Group Theory: Application to the Physics of Condensed Matter

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Springer Science & Business Media, Dec 13, 2007 - Science - 582 pages
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Every process in physics is governed by selection rules that are the consequence of symmetry requirements. The beauty and strength of group theory resides in the transformation of many complex symmetry operations into a very simple linear algebra. This concise and class-tested book has been pedagogically tailored over 30 years MIT and 2 years at the University Federal of Minas Gerais (UFMG) in Brazil. The approach centers on the conviction that teaching group theory in close connection with applications helps students to learn, understand and use it for their own needs. For this reason, the theoretical background is confined to the first 4 introductory chapters (6-8 classroom hours). From there, each chapter develops new theory while introducing applications so that the students can best retain new concepts, build on concepts learned the previous week, and see interrelations between topics as presented. Essential problem sets between the chapters also aid the retention of the new material and for the consolidation of material learned in previous chapters. The text and problem sets have proved a useful springboard for the application of the basic material presented here to topics in semiconductor physics, and the physics of carbon-based nanostructures.

 

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It is very hard for me!!!! I have been befuddle all the time!!!

Contents

Introduction
3
Representation Theory and Basic Theorems
15
Character of a Representation
29
Basis Functions 57
56
Splitting of Atomic Orbitals in a Crystal Potential 79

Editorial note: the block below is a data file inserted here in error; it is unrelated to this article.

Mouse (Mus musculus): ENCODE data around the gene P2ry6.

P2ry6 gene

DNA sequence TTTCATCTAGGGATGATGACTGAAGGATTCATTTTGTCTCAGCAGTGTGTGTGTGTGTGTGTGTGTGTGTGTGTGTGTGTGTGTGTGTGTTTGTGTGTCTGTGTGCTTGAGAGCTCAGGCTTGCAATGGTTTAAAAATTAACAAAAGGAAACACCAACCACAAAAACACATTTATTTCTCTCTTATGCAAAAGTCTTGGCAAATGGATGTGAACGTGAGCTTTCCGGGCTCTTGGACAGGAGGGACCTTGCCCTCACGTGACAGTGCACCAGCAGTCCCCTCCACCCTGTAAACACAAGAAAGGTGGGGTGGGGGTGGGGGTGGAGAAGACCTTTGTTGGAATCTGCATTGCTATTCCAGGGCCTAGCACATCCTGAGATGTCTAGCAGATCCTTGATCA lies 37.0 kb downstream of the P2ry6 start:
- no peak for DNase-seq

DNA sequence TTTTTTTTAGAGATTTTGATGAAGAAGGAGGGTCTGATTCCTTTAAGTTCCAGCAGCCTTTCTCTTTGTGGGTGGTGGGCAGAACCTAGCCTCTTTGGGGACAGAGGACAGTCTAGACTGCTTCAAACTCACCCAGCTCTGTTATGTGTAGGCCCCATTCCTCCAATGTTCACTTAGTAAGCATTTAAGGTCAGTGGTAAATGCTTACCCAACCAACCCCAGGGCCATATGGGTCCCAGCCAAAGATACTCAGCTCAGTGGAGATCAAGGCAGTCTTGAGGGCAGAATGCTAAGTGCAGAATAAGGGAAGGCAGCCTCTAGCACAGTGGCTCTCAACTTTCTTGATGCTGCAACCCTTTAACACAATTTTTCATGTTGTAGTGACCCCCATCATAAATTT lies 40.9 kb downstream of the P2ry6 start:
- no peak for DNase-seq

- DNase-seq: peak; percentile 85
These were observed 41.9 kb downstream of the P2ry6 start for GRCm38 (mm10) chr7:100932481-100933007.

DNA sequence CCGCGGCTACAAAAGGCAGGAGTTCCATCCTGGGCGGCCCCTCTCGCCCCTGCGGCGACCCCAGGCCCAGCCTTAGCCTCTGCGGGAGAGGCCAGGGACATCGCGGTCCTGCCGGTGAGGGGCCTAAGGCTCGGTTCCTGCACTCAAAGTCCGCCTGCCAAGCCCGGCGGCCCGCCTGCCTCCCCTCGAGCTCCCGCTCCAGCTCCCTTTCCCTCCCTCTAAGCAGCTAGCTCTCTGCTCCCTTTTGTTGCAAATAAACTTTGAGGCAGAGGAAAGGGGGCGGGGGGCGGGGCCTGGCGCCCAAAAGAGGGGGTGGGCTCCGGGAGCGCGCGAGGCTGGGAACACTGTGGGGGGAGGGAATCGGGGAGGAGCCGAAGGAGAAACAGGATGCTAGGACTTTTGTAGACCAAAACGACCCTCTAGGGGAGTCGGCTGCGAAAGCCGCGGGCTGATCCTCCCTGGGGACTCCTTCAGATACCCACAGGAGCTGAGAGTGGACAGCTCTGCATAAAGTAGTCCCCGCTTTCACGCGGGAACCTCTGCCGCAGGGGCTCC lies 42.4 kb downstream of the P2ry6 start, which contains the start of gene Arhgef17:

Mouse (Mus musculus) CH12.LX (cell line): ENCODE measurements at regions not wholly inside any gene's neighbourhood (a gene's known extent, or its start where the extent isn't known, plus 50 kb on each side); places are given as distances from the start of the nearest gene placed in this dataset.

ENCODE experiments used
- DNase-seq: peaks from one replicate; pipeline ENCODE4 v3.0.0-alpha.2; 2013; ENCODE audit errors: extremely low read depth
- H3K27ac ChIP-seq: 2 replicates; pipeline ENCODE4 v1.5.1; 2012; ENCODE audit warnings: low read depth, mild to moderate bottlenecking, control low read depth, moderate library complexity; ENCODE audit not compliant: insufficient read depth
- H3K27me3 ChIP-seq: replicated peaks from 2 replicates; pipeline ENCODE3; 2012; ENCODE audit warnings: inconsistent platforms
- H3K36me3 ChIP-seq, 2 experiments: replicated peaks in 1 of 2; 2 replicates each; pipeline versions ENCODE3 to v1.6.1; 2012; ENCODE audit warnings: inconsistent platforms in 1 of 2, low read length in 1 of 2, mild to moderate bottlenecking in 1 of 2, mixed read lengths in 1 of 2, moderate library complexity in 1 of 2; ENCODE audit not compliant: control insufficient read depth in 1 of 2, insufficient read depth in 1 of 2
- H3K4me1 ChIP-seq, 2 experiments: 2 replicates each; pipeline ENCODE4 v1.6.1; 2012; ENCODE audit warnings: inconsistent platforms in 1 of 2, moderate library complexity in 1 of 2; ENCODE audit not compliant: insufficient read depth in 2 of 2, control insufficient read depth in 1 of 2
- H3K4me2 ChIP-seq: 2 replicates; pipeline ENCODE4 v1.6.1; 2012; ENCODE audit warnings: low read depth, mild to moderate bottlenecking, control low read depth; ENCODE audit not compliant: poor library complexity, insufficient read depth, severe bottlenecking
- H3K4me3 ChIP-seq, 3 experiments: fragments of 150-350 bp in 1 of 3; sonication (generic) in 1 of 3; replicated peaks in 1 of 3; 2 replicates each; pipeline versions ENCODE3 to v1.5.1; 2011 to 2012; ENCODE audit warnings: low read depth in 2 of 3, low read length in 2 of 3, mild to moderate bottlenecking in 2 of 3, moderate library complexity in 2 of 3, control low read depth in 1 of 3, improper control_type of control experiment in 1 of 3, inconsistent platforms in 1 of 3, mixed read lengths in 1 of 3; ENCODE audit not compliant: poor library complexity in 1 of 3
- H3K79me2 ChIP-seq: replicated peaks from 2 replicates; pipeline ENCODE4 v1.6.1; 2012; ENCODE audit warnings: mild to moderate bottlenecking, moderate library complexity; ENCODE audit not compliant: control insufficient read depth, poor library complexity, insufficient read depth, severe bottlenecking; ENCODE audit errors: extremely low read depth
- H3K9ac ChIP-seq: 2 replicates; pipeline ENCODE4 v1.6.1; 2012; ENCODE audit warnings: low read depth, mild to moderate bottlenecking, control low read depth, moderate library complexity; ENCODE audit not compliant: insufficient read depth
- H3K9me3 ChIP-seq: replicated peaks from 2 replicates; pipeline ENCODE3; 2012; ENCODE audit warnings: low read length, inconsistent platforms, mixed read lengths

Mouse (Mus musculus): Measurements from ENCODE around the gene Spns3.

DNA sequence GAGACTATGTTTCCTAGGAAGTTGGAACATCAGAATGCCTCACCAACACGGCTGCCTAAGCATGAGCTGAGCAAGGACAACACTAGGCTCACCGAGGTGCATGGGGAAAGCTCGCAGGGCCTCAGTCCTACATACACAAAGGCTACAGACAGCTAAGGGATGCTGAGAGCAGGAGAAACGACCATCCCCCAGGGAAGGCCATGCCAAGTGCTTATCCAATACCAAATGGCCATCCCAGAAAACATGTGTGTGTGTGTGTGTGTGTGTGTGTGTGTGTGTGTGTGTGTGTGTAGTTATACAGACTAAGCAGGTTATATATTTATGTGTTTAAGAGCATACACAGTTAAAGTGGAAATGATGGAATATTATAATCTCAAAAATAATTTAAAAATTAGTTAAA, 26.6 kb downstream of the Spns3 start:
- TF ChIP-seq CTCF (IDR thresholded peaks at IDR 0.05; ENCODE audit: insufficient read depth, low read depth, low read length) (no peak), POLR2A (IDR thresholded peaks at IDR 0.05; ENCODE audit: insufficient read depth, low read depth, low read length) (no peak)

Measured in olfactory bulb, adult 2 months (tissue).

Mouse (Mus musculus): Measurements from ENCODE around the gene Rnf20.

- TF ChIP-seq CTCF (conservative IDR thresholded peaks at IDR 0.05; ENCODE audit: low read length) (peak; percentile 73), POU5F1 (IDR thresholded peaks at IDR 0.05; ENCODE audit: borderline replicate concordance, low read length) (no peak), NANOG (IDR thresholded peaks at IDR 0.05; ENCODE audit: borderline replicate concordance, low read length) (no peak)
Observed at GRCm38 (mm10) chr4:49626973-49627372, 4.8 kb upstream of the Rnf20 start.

77
Application to Selection Rules and Direct Products
97
Electronic States of Molecules and Directed Valence 113
112
Molecular Vibrations Infrared and Raman Activity
147
SpinOrbit Interaction in Solids and Double Groups
337
Application of Double Groups to Energy Bands with Spin
367
Time Reversal Symmetry 403
402
Permutation Groups and ManyElectron States
431
Symmetry Properties of Tensors
455
A Point Group Character Tables
479
B TwoDimensional Space Groups 489
488
Tables for 3D Space Groups
499

Space Groups in Real Space 183
180
Space Groups in Reciprocal Space and Representations
209
Applications to Lattice Vibrations 241
239
Electronic Energy Levels in a Cubic Crystals
279
Energy Band Models Based on Symmetry 305
304
Tables for Double Groups
521
E Group Theory Aspects of Carbon Nanotubes
533
F Permutation Group Character Tables
543
Index
553
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Page 551 - OV KOVALEV. - Irreducible Representations of the Space Groups, Gordon and Breach, New York, (1965).

About the author (2007)

M. S. Dresselhaus received her Ph.D. in Physics from the University of Chicago, in 1958. An Institute Professor at the Massachusetts Institute of Technology, she has been active in many aspects of materials research with particular emphasis on carbon science including nanostructures such as carbon nanotubes, but also including bismuth nanowires and other materials systems relevant to low dimensional thermoelectricity. She is the recipient of the National Medal of Science and 21 honorary degrees worldwide. She served as the Director of the Office of Science at the DOE in 2000--2001 and co-chaired a DOE report "Basic Research Needs for the Hydrogen Economy (2003).

G. Dresselhaus received his Ph.D. in Physics from the University of California, Berkeley, CA in 1955. He was a faculty member at the University of Chicago, and assistant professor at Cornell before joining MIT Lincoln Laboratory in 1960 as a staff member. In 1976 he assumed his current senior staff position at the MIT Francis Bitter Magnet Laboratory. His area of interest is the electronic structure of nanomaterials and he has co-authored with M.S. Dresselhaus several books on fullerenes, nanowires, and nanotubes.

A. Jorio received his Ph.D in Physics from the Universidade Federal de Minas Gerais (UFMG), Belo Horizonte, Brazil, in 1999. He worked with Phase Transitions on Incommensurate Crystals, and he spent one year at the Institute Laue-Langevin (ILL), Grenoble, France. He also spent two years (2000 and 2001) as a post-doc at the Massachusetts Institute of Technology (MIT), Cambridge, USA, working with Raman Spectroscopy of Carbon Nanotubes. In 2001 he received the PROFIX Fellowship from the Brazilian Science Foundation CNPq, and returned to Brazil. He is a Professor of Physics at UFMG since 2002. Jorio's research interests focus on resonance Raman spectroscopy techniques and the photophysics of nanostructures.